Despite the name, boxers do not tend to get boxer’s fracture. Read more here:include "header.inc";?>
A boxer's fracture occurs when the metacarpal of the hand's little finger is broken. Specifically, the break in a boxer's fracture is near the knuckle, at the area called the metacarpal neck.
The metacarpals are the bones in the hand that serve to connect the wrist to the fingers. The metacarpal neck is the section nearest the knuckle.
Boxer's fractures are caused when a person punches a surface or attempts to break a fall with a with a closed fist in a manner that makes the little finger's metacarpal bone the punch's first point of contact with the opposing surface. This can fracture where the force would concentrate at, an area of the metacarpal near the knuckle called the metacarpal neck.
Despite the name, boxers rarely get boxer's fractures because they are trained to evenly distribute force over the entire hand. This condition may also be caused by direct trauma.
Symptoms of a boxer's fracture usually include pain, swelling, and tenderness around the little finger's knuckle. Other common symptoms include bruising, knuckle contour loss, and difficulty extending the little finger. If the fracture is very severe, displacement may cause the fingers to overlap when they are in a flexed position.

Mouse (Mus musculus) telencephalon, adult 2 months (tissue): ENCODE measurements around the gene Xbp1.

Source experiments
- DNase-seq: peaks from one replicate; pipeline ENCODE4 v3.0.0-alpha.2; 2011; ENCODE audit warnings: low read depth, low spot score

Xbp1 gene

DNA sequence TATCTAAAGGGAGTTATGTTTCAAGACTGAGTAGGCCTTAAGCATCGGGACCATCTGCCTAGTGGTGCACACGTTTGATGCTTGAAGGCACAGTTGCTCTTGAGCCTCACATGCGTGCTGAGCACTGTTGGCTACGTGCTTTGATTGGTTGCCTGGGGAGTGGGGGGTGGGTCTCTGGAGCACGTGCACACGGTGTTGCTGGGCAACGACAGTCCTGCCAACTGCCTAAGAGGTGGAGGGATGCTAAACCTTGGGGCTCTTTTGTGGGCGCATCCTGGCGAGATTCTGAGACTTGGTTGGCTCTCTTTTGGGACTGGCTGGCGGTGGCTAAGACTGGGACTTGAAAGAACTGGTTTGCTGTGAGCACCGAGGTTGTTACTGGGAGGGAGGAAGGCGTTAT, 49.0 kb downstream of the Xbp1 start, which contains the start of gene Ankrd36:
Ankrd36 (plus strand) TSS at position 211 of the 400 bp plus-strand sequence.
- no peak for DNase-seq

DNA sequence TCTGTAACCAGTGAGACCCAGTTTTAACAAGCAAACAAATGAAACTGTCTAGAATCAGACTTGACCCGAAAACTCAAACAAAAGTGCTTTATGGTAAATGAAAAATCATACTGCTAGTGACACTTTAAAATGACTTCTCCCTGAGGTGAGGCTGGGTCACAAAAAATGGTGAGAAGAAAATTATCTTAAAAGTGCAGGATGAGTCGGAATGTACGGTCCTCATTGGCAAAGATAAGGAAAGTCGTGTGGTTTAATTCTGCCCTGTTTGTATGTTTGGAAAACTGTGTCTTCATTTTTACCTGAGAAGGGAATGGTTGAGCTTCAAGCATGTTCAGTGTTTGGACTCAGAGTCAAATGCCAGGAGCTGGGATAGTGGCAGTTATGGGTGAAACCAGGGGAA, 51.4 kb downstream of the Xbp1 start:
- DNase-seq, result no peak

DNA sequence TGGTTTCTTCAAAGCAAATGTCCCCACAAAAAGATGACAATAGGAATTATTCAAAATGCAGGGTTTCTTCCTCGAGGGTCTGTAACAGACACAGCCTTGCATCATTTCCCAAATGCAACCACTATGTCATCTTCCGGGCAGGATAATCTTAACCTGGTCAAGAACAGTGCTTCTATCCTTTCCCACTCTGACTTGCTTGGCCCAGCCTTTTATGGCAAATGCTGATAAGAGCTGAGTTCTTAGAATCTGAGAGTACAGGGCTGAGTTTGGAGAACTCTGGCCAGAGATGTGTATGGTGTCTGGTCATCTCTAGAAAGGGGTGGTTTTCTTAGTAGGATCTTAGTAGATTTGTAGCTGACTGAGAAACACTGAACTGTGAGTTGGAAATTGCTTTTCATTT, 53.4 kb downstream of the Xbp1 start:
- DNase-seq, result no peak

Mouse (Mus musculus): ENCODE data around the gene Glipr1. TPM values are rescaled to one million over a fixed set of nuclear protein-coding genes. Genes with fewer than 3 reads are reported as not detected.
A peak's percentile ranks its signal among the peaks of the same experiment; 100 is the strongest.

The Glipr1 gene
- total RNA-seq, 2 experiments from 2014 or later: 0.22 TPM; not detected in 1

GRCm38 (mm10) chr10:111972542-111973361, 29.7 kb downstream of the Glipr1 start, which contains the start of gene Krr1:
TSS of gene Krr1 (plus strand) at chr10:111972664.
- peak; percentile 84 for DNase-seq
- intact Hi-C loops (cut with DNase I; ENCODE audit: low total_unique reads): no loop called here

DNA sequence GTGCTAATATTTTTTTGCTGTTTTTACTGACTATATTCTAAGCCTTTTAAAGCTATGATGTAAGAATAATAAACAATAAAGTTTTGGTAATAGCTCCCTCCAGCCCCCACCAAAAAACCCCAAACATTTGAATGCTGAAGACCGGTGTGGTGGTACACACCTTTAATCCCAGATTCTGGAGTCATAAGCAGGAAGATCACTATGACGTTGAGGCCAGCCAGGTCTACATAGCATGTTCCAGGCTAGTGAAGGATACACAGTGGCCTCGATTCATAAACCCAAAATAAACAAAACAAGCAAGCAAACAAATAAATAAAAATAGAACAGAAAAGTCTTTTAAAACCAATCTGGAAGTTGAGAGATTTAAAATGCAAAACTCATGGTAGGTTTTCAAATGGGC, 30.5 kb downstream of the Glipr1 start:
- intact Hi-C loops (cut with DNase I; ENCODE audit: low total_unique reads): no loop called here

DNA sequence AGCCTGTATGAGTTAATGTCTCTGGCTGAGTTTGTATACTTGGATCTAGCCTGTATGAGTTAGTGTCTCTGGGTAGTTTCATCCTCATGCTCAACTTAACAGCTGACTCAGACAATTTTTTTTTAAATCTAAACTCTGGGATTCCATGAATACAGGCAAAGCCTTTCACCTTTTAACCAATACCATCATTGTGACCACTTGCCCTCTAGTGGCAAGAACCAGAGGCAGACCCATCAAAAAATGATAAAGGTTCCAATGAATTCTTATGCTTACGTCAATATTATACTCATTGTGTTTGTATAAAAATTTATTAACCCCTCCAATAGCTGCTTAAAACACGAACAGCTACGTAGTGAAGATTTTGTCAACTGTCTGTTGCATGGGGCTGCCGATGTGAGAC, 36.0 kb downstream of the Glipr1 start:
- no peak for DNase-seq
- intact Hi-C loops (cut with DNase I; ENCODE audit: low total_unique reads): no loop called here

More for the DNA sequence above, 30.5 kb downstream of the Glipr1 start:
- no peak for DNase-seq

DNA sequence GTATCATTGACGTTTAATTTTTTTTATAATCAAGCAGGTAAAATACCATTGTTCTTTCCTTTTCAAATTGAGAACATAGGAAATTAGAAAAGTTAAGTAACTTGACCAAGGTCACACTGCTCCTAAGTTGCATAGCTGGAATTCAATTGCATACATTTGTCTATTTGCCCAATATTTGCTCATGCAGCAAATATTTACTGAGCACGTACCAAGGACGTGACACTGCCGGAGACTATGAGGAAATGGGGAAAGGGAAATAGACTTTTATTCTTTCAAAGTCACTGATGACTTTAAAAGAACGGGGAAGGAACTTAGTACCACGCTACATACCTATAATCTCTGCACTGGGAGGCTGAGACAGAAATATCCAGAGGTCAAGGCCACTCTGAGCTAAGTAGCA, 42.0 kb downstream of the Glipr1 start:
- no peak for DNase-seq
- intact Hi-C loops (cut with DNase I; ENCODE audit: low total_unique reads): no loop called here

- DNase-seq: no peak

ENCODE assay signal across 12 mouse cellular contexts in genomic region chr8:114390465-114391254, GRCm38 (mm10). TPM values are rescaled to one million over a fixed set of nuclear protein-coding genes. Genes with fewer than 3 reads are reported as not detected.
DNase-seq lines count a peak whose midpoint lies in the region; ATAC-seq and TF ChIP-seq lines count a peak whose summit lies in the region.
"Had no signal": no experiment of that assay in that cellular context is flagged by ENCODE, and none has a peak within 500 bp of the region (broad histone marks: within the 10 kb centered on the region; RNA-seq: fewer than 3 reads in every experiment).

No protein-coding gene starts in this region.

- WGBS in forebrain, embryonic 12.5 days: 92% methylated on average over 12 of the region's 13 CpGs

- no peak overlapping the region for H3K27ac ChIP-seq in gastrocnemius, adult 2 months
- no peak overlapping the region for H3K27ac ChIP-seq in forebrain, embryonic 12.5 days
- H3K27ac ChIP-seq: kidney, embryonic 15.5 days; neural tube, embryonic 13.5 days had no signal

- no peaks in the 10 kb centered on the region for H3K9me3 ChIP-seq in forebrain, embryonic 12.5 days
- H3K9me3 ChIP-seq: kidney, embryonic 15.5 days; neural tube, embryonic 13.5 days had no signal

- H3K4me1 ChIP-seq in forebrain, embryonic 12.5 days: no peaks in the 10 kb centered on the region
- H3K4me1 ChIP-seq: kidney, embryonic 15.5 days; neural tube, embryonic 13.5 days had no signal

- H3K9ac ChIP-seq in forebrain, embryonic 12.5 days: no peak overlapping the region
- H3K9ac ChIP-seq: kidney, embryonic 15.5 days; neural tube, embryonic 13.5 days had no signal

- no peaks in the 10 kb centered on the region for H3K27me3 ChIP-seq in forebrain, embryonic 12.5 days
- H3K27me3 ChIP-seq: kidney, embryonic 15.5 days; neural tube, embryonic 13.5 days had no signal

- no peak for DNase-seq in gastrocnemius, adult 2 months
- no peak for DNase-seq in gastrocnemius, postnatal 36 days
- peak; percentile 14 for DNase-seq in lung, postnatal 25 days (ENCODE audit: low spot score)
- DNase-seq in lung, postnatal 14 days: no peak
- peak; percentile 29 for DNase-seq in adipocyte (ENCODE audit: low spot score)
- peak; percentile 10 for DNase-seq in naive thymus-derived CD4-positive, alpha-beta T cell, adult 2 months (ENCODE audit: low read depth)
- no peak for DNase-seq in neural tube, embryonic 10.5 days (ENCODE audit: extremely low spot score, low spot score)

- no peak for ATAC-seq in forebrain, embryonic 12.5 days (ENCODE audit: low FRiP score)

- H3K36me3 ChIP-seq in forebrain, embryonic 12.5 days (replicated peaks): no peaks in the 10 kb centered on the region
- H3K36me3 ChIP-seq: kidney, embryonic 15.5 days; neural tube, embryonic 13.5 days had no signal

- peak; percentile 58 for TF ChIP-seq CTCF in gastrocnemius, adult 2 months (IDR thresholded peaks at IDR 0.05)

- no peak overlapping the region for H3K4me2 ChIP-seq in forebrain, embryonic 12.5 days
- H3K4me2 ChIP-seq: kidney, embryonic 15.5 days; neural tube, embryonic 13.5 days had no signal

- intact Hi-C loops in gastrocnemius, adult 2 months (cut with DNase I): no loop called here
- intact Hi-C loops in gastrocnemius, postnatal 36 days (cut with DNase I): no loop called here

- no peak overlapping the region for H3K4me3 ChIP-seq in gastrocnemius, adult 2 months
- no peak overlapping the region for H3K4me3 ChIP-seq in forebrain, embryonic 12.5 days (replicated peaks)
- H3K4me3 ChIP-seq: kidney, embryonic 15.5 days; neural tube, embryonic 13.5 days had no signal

Generally, boxer's fractures are treatable with immobilization by cast or brace to keep the fracture stable. If the condition has caused severe deformity of the knuckle, your doctor may perform a procedure called a closed reduction. A closed reduction manually pushes the fracture into the correct position before casting is done. Surgery may be needed if very severe displacement or multiple fractures have occurred.